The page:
|Overall Rating||Platinum - expired|
|Submission Date||June 28, 2017|
PA-11: Employee Compensation
|3.00 / 3.00||
Office of Sustainability
The local living wage (based on a family of four and expressed as an hourly wage):
Percentage of all employees (regular full-time, regular part-time, and temporary workers) that receive a living wage (benefits excluded):
Does the institution have employees of contractors that work on-site as part of regular and ongoing campus operations?:
Percentage of employees of contractors that work on-site as part of regular and ongoing campus operations that the institution has verified as receiving a living wage (benefits excluded) (0-100; enter ‘0’ if unknown):
The total compensation provided to the institution’s lowest paid regular (i.e., permanent) employee or pay grade meets or exceeds what percentage of the living wage?:
A brief description of the minimum total compensation provided to the institution’s lowest paid employee or pay grade, including any in-kind benefits included as part of the total compensation figure :
Stanford offers a total compensation statement to each employee through the Cardinal at Work program. According to the total compensation statement, "Your total compensation statement also includes health plans, tuition and training programs, retirement savings, paid time off, as well as an array of other benefits that increase your financial security, help you develop professionally, and promote a healthy, fulfilling life. This statement gives you a personalized, monthly view of the total benefits package and the services available to you as a valued member of Stanford’s workforce." More information on Stanford's total compensation statement is available here: https://cardinalatwork.stanford.edu/benefits-rewards/compensation/total-compensation-statement.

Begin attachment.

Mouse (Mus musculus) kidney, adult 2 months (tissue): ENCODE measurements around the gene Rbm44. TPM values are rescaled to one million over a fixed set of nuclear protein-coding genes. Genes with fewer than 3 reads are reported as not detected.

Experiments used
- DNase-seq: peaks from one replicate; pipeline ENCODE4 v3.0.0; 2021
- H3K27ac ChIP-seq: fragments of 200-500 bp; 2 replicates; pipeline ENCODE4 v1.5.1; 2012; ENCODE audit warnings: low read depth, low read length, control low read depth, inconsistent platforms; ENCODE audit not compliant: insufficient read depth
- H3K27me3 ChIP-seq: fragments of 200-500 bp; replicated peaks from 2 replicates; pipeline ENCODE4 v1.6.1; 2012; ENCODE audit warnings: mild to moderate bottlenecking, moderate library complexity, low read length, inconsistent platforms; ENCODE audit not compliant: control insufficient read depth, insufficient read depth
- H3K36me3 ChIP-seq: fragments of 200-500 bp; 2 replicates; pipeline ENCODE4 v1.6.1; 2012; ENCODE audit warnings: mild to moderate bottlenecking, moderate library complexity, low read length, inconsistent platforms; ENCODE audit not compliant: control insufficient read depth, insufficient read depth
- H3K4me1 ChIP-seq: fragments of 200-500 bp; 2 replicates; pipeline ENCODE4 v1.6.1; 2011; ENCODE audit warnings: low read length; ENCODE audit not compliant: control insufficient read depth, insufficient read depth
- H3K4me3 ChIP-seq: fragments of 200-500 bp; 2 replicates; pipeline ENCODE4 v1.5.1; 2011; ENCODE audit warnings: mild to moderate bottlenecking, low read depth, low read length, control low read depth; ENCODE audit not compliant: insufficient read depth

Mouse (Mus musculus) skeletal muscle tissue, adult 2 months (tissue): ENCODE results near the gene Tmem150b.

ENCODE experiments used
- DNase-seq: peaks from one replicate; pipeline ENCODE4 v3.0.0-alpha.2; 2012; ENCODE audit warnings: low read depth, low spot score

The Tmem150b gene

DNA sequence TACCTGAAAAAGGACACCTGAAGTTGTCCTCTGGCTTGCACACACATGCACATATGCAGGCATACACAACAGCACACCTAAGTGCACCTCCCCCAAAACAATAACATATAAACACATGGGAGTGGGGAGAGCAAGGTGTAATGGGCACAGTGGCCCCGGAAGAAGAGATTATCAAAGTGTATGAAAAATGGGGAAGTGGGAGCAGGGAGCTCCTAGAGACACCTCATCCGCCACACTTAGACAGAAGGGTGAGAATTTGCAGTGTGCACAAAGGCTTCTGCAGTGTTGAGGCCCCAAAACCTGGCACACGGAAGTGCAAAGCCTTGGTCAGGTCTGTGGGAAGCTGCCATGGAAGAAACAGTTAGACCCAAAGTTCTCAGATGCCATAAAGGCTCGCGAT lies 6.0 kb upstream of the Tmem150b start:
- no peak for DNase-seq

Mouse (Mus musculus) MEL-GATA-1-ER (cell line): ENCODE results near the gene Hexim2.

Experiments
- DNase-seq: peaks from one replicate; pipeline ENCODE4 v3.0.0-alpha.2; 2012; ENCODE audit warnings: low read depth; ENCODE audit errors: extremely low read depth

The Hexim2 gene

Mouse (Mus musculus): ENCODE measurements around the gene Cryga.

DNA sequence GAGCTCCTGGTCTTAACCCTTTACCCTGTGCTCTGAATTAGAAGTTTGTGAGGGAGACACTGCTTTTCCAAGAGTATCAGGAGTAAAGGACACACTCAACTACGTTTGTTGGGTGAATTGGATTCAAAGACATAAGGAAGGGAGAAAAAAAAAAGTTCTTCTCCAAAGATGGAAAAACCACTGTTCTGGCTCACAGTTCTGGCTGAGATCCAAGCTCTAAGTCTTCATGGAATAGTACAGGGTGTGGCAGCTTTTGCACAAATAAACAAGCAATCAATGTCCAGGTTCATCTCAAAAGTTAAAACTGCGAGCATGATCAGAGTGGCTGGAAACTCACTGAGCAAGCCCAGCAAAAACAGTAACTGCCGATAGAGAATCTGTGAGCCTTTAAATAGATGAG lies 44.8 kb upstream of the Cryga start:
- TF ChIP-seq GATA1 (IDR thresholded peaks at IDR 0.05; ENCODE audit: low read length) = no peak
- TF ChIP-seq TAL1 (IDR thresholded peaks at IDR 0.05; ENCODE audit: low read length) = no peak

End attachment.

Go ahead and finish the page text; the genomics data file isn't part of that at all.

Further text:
To calculate total compensation, Stanford first captures the value of paid time off, including vacation, PTO, and university-allotted holidays.
Stanford also includes medical benefits in total compensation. Stanford offers at least one medical plan to all employees that is free for employee-only coverage. In addition, the university offers the Medical Contribution Assistance Program (MCAP), which subsidizes the cost of covering dependents on a sliding scale for anyone earning $77,000 or less. The university also offers free dental plans, long-term disability insurance, life insurance, and contributions to annual health savings plans for employees.
Stanford's Contributory Retirement Plan (SCRP) is also a significant benefit to university employees. After each employee has worked at Stanford for one year, Stanford will begin making basic contributions to the employee's Contributory Retirement Account (CRA) in the amount of 1% of the employee's salary per year. Stanford also offers a matching contribution on top of the basic contribution that adds contributions to the employee's accounts up to 5% if the employee contributes 4%. All in all, Stanford ultimately contributes up to 10% of each employee's salary through the SCRP.
Stanford also offers generous tuition-related benefits to all employees. Most significantly, the Tuition Grant Program helps staff pay for the undergraduate education of their children, up to one half of Stanford's current tuition. Stanford also runs the Staff Tuition Reimbursement Program and the Staff Training Assistance Program, which provide reimbursements for tuition to a variety of programs from professional development to graduate degrees.
Finally, Stanford offers many other in-kind benefits that all employees can often take advantage of on a daily basis. For instance, Stanford provides a free Caltrain GoPass, childcare and eldercare assistance, and the Adoption Assistance Program.
All of this information can be found on the faculty and staff benefits section of the Cardinal at Work website, available here: https://cardinalatwork.stanford.edu/benefits-rewards/my-offerings/faculty-staff. Additional links are also provided below for many of the individual programs mentioned above.
Has the institution made a formal commitment to pay a living wage?:
A copy or brief description of the institution’s written policy stating its commitment to a living wage: